This assignment we have been given has been causing me major headaches. I feel like I'm finally close to getting this amp to work after hours of fiddling around, but now I've found the output is clipping at a very low voltage. It must have a differential input and a class AB output. Minimum of 1500 voltage gain. Stability and wasted power aren't a concern, as long as I can write up where power is lost.

I'm sure there's enough base current, and don't think there's any loading, but there is no voltage swing available at the output.

What is causing this clipping?

enter image description here

I'll buy a pint for anyone who can get this thing to work. I want to understand where I'm going wrong, I just can't work it out for the life of me.

Thanks for looking!


Scope with DC coupling shows the following waveforms. The left hand one is the base of Q11, and the right hand side one is the load output (before cap). It seems like together they make a full sine wave.. What is going on???

enter image description here

Edit 2: Here are both waveforms on the same scope: red output, blue input to Q11.

enter image description here

  • 3
    \$\begingroup\$ What you need to learn is a systematic approach to solve issues like this. Follow the signal through the amplifier to find the point / part of the circuit where the distortion occurs. I'm suspicious of the stage around Q9 as you have a large emitter cap to ground there so the gain is not well defined. That makes this stage very sensitive to almost anything. \$\endgroup\$ Dec 27, 2017 at 16:42
  • \$\begingroup\$ Probe the collector current of Q3. Is this what you expect? \$\endgroup\$
    – τεκ
    Dec 27, 2017 at 16:48
  • \$\begingroup\$ I've tried a systematic approach, but the problem is that I simply don't know how the stages affect each other. We were just told to try to combine these elements, and it's ending up being basically trial and error, and very unprofessional for everyone. It's due in a couple of weeks and I'm losing patience with it. The value of C3 was supposed to be 7.9u as calculated for 20Hz shoulder frequency, that's my mistake. The collector current at Q3 is about 1.5mA, which I set with R1, I think this is OK? The output of the common emitter is fine, so it's the output stage that must be wrong.. \$\endgroup\$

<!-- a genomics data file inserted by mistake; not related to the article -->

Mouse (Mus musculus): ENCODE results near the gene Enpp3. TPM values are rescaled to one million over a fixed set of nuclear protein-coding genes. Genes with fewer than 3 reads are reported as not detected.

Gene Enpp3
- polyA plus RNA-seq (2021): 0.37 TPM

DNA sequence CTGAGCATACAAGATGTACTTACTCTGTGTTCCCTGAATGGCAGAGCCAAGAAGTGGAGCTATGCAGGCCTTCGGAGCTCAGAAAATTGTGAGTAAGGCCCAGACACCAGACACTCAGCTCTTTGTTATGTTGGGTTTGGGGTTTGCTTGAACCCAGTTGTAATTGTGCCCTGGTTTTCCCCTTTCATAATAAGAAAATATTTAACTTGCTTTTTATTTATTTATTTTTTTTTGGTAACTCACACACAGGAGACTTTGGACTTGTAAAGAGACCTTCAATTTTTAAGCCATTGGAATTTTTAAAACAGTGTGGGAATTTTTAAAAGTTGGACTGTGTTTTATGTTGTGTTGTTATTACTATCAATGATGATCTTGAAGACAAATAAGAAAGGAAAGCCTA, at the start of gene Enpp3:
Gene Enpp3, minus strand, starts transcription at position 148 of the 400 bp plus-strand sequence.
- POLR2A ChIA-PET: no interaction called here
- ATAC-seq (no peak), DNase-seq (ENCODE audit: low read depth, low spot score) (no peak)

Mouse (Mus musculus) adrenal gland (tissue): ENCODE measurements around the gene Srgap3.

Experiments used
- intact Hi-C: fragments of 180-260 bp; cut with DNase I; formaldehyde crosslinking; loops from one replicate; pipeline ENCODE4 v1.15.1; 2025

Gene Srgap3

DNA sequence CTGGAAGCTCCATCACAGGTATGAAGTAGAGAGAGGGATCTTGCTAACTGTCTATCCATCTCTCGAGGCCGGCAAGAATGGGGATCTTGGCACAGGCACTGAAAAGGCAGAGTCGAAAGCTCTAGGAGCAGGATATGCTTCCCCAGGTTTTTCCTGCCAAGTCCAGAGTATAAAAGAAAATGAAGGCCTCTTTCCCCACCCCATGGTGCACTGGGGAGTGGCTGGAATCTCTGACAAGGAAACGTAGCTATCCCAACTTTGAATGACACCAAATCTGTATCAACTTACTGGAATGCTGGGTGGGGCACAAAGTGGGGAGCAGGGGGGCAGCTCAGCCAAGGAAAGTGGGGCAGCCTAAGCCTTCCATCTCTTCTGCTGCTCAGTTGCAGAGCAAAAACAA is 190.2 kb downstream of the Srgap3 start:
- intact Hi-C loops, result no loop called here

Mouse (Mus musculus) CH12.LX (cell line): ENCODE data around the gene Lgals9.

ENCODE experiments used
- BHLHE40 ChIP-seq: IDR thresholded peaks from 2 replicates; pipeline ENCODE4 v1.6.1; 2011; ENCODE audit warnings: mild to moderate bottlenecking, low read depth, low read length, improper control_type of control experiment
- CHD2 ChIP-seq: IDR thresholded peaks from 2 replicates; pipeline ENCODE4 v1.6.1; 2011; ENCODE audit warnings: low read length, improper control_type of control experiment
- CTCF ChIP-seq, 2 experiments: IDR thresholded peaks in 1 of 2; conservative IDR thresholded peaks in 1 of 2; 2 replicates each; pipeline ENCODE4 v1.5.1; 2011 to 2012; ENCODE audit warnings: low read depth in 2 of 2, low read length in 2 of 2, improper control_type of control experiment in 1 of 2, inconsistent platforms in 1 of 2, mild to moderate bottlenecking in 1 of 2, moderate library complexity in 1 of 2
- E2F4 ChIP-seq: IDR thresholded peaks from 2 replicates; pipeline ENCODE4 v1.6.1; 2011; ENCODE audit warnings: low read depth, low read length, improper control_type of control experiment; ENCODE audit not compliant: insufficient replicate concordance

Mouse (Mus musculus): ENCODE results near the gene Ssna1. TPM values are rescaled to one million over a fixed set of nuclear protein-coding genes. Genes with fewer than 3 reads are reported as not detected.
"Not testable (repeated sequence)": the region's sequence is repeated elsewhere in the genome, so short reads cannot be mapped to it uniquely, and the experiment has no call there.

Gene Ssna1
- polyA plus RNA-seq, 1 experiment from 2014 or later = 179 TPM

– Yossarian
    Dec 27, 2017 at 16:55
  • 2
    \$\begingroup\$ Your design may actually meet the design specifications. It seems linear, at least over a very small range before clipping sets in. From here, you must only justify why the linear output swing is so small. When you probe with the 'scope, try DC-coupling rather than AC-coupling. \$\endgroup\$
    – glen_geek
    Dec 27, 2017 at 17:06
  • 1
    \$\begingroup\$ @Yossarian Glad to hear things are working now and I won't add any of my own thoughts to that. But I probably would have approached this with Darlington-arranged long-tailed pair, used a current mirror in the collector legs, and skipped the \$Q_9\$ stage entirely, instead driving \$Q_{11}\$ directly from the difference current that results. Might have added NFB, if there was some gain to spare for it. (Assuming this was for simulation and not for fabrication on a board with discrete parts.) \$\endgroup\$
    – jonk
    Dec 27, 2017 at 20:34

2 Answers 2


Q11 biasing

AC input is a sine wave, which has a positive swing and a negative swing, and goes through zero twice each cycle. For this zero point, biasing of Q11 seems nearly acceptable.
Your problem arises when Q11's base voltage rises toward its positive peak. Q11's collector current increases: voltage drop across R8 increases. This would cause Q11's collector voltage to become lower.
So you have the situation where Q11 base voltage is rising, and Q11 collector voltage is falling. They meet, and Q11's collector cannot pull any lower.

  • 1
    \$\begingroup\$ Thanks Glen, I've biased Q11 with a lower DC voltage at its base and the clipping has gone. Problem solved! \$\endgroup\$
    – Yossarian
    Dec 27, 2017 at 18:58

DC coupling between Q9 and Q11 means that the Q9 DC parameters and bias point afect the operating range of Q11. As the scope shots show, the output stage is doing what it is told by Q9's collector. Q9 is an inverting stage, so when the base gets a large negative signal peak, Q9 turns off. At this point, only R3 can pull the collector high, and the scope shows that it is not.

With Q9 off, R3, R10, and Q1's base-emitter junction form a series string. Using Ohm;s Law, the max base current is less than 2 mA. Seems a bit light to me. If you pull Q9 from the circuit, does the output stage saturate high?

  • 1
    \$\begingroup\$ That's exactly what was happening. I put a cap between Q9 and Q11 and biased Q11 a bit lower. \$\endgroup\$
    – Yossarian
    Dec 27, 2017 at 19:00

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